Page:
Robert Dale Harlan
Professor of the School of Information, Emeritus
Robert D. Harlan, a scholar of the history of printing and publishing and a Professor Emeritus of the graduate School of Information at UC Berkeley, died on April 8, 2014, at his home in San Francisco. He is best known for his early work on William Strahan, a printer and publisher of the eighteenth century in London, and for his later work on American colonial printing and San Francisco fine printing of the late nineteenth and early twentieth centuries.
Bob was born and raised in Hastings, Nebraska, where he attended local public schools and Hastings College. He was a Korean War veteran, having served in the Army Security Agency from 1952 to 1955. He earned a master's degree in history (1958) and master's (1956) and doctorate (1960) degrees in Library Science at the University of Michigan. In 1960 he began his teaching career as an Assistant Professor at the University of Southern California and in 1963 moved to the School of Librarianship at UC Berkeley where he was promoted to Associate Professor in 1970 and Professor in 1976. He served as Associate Dean of the School from 1985 to 1986. His thirty years on the School’s faculty were a time of transition as it changed its name to The School of Library and Information Studies in 1976 and then the School of Information Management and Systems as digital information grew in importance in the curriculum. Following participation in years of self-study and the development of a new vision, Harlan retired in 1993 before the School became the School of Information and ended its coursework in the history of printing and publishing.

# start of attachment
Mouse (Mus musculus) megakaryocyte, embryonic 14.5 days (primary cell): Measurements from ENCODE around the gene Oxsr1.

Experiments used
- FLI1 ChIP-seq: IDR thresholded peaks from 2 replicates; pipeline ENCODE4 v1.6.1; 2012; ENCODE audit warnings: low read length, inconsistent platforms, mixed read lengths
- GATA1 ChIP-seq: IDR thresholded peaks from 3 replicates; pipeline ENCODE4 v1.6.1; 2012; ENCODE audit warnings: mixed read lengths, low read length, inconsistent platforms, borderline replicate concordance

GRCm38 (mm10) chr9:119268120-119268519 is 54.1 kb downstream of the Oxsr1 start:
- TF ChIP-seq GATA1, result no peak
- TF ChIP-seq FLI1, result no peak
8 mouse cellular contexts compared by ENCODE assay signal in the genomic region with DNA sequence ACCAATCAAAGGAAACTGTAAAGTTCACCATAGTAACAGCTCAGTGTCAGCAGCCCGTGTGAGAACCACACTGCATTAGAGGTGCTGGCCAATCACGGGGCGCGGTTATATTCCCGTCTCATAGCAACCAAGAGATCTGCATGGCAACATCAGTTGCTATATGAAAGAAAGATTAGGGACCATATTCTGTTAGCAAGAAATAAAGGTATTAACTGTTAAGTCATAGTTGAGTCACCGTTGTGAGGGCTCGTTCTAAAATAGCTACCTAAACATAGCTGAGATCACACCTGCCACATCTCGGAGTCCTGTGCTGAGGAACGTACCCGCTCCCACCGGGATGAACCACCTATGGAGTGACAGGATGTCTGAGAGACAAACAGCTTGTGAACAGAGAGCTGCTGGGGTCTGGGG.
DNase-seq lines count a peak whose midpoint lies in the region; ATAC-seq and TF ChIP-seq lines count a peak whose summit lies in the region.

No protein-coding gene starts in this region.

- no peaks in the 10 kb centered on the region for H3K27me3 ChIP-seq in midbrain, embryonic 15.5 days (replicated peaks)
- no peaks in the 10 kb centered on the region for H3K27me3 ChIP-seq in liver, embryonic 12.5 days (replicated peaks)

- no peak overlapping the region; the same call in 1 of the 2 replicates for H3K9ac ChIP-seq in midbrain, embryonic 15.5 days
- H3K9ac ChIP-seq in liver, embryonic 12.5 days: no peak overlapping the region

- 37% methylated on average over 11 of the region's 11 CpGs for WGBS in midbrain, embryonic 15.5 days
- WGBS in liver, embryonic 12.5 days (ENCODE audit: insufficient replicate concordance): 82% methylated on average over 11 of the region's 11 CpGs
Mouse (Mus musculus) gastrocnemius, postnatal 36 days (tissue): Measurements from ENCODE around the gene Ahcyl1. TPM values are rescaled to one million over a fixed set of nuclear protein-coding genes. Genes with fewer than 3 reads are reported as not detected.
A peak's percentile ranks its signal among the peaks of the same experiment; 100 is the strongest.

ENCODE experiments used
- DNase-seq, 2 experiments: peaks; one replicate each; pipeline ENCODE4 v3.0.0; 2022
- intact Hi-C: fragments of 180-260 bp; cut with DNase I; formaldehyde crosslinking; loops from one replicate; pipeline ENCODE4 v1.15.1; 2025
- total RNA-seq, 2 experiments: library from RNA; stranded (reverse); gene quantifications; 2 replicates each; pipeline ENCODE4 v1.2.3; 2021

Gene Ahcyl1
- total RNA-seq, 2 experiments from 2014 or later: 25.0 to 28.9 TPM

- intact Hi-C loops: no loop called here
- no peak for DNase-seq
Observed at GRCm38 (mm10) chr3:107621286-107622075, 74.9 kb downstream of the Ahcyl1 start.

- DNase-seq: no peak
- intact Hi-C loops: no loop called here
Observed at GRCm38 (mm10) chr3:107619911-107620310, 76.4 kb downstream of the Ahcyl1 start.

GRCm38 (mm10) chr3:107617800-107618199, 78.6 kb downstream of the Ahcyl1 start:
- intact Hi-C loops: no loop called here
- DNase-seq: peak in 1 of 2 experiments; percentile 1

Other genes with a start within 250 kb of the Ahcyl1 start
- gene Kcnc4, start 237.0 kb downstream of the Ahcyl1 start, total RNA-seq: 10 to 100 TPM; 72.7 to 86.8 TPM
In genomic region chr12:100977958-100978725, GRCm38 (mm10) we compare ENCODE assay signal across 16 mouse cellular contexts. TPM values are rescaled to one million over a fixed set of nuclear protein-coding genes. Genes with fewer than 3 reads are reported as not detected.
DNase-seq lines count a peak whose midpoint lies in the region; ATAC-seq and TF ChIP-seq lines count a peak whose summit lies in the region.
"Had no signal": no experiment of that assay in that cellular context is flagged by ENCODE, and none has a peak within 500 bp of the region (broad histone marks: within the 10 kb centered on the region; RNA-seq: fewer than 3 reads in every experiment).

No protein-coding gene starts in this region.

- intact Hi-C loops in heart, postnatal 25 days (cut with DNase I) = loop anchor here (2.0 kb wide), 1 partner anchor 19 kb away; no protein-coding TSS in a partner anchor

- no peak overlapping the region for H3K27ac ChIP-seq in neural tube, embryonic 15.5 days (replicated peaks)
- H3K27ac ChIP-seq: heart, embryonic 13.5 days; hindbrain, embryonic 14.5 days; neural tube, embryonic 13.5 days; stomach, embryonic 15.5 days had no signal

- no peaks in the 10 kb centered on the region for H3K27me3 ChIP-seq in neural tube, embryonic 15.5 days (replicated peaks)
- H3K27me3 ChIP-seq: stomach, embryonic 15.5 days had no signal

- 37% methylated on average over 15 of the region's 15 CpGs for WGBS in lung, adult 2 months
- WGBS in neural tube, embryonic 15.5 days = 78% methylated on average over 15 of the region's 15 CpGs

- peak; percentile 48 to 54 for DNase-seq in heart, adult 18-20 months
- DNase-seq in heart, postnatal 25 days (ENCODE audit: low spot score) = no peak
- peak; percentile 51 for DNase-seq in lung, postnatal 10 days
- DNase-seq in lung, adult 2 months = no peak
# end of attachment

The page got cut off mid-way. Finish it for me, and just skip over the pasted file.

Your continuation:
After publishing articles on William Strahan, an important and successful London printer and publisher from 1738 to his death in 1785 when he was Printer to the King, Harlan moved to Colonial printing and developed a reassessment of Strahan’s chief protégé, David Hall, who after business dealings with Benjamin Franklin came to Philadelphia to succeed Franklin at his printing shop when Franklin retired in 1747. His studies of the life and work of John Henry Nash, his bibliography of the Grabhorn Press, and his sketches on William Doxey and Paul Elder remain standard sources on the subjects. In recent years he was researching the life and works of Anton Roman (1828-1903) to enlarge his essay on that San Francisco publisher in his publication Anton Roman’s Sketch of Bibliography (1986). His article “Printing for an Instant City: San Francisco at Mid-Century” (in Getting the Books Out: Papers of the Chicago Conference on the Book in 19th-Century America, Library of Congress Center for the Book, 1987) reflected developing emphasis in the field of the history of the book on the cultural, physical, and political environment. For that article he used his digital database of the San Francisco Imprint project which contains thousands of citations of books, pamphlets, and broadsides printed in San Francisco from 1850 to 1869.